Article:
Everything you do in a patient’s room, after he is “put up” for the night, increases tenfold the risk of his having a bad night. But, if you rouse him up after he has fallen asleep, you do not risk, you secure him a bad night.

One hint I would give to all who attend or visit the sick, to all who have to pronounce an opinion upon sickness or its progress. Come back and look at your patient after he has had an hour’s animated conversation with you. It is the best 75 test of his real state we know. But never pronounce upon him from merely seeing what he does, or how he looks, during such a conversation. Learn also carefully and exactly, if you can, how he passed the night after it.

Effects of over-exertion on sick.

People rarely, if ever, faint while making an exertion. It is after it is over. Indeed, almost every effect of over-exertion appears after, not during such exertion. It is the highest folly to judge of the sick, as is so often done, when you see them merely during a period of excitement. People have very often died of that which, it has been proclaimed at the time, has “done them no harm.”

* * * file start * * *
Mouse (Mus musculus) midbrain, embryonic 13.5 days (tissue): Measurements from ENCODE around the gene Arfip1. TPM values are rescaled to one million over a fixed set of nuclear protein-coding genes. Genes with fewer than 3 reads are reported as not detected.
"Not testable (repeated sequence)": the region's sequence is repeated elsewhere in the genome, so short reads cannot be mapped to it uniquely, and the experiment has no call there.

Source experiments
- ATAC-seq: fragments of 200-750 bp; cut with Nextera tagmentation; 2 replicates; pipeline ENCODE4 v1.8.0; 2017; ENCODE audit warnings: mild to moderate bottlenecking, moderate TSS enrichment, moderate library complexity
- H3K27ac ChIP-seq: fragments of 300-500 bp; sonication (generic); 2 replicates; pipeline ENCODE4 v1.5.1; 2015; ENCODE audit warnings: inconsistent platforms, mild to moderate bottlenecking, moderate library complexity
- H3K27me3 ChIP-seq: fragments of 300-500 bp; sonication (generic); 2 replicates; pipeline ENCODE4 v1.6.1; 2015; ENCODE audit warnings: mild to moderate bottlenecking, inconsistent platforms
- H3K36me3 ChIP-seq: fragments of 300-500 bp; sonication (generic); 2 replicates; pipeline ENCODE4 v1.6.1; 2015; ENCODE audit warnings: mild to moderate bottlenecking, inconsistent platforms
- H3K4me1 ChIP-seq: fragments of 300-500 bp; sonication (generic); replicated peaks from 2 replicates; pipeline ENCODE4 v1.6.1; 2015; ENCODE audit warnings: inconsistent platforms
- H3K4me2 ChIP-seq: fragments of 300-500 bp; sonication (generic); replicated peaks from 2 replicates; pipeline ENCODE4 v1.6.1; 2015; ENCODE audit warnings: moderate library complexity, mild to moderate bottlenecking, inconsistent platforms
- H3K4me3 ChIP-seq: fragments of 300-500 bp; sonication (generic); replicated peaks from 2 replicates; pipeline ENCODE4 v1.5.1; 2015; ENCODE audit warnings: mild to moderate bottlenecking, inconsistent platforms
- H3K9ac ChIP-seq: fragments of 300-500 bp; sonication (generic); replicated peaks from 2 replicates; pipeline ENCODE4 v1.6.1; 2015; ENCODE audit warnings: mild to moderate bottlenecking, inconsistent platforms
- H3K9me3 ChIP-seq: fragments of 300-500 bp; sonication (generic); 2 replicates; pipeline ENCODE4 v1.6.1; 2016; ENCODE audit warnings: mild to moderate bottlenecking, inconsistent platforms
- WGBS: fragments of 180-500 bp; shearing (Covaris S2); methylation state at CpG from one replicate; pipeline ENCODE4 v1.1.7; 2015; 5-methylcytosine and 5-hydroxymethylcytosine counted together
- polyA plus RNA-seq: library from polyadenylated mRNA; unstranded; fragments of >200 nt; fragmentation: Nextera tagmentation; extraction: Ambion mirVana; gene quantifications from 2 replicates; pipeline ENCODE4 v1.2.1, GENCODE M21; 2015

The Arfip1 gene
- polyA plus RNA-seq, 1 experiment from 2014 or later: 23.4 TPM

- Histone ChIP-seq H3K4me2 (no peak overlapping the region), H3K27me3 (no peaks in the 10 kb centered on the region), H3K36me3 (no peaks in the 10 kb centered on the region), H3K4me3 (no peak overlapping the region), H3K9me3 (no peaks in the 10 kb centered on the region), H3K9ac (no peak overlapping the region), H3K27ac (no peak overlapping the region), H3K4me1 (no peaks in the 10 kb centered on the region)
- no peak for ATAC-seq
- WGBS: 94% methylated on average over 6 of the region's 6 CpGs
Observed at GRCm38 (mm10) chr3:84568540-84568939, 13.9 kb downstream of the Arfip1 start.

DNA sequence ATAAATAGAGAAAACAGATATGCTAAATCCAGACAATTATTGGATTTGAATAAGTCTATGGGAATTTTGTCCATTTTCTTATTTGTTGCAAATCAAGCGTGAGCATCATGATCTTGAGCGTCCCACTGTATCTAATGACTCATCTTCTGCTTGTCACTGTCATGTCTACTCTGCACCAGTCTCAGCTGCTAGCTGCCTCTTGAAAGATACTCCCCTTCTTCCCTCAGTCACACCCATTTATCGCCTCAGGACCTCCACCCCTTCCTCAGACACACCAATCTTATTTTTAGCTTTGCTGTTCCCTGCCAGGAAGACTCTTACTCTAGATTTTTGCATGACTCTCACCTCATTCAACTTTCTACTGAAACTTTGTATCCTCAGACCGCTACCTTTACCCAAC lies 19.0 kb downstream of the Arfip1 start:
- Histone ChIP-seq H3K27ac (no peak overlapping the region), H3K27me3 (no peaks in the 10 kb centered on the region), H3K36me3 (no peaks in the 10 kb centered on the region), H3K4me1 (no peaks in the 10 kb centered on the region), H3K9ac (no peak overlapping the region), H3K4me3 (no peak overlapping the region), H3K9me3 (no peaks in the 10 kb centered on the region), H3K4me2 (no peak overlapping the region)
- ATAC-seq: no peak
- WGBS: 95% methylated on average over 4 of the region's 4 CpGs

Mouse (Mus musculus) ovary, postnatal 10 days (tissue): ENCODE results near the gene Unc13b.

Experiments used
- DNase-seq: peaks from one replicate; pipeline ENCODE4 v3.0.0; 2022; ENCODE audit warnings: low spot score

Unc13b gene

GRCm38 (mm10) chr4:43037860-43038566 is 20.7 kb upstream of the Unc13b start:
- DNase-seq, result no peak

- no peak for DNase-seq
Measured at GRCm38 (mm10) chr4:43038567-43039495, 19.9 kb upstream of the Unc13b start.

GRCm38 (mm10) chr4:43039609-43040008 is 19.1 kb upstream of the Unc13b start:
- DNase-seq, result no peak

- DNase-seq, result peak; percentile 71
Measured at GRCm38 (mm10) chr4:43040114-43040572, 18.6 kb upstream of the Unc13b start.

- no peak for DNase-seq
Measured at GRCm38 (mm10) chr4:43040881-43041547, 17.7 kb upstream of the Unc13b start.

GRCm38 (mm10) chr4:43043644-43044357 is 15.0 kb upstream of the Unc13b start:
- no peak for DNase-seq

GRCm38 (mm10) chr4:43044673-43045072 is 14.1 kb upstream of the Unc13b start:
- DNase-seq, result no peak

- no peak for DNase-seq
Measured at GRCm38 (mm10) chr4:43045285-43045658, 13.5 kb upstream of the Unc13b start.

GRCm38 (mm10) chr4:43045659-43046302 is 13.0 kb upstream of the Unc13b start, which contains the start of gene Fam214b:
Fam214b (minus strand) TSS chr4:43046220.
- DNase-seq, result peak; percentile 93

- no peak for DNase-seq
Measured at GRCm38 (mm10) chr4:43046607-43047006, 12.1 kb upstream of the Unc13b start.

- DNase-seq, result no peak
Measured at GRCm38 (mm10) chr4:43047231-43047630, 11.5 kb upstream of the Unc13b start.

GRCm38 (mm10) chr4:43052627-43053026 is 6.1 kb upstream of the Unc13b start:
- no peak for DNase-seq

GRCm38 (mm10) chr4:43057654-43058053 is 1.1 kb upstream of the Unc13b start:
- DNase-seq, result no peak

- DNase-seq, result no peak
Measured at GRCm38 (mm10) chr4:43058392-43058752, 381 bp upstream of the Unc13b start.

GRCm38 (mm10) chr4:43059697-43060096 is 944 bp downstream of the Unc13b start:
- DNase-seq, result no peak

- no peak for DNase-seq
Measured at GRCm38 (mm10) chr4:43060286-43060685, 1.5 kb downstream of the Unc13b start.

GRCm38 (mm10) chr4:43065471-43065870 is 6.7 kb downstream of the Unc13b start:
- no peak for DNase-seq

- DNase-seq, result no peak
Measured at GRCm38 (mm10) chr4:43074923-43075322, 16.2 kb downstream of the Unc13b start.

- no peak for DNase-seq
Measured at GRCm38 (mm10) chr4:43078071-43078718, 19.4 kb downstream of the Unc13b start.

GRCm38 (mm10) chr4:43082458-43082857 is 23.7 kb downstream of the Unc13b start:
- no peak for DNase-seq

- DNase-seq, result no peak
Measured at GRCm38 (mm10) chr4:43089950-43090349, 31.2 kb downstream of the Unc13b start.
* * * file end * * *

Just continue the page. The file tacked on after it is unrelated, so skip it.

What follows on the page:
Careless obser­vation of the results of careless visits.

As an old experienced nurse, I do most earnestly deprecate all such careless words. I have known patients delirious all night, after seeing a visitor who called them “better,” thought they “only wanted a little amusement,” and who came again, saying, “I hope you were not the worse for my visit,” neither waiting for an answer, nor even looking at the case. No real patient will ever say, “Yes, but I was a great deal the worse.”

It is not, however, either death or delirium of which, in these cases, there is most danger to the patient. Unperceived consequences are far more likely to ensue. You will have impunity—the poor patient will not. That is, the patient will suffer, although neither he nor the inflictor of the injury will attribute it to its real cause. It will not be directly traceable, except by a very careful 76 observant nurse. The patient will often not even mention what has done him most harm.

Don’t lean upon the sickbed.

Remember never to lean against, sit upon, or unnecessarily shake, or even touch the bed in which a patient lies. This is invariably a painful annoyance. If you shake the chair on which he sits, he has a point by which to steady himself, in his feet. But on a bed or sofa, he is entirely at your mercy, and he feels every jar you give him all through him.

Difference between real and fancy patients.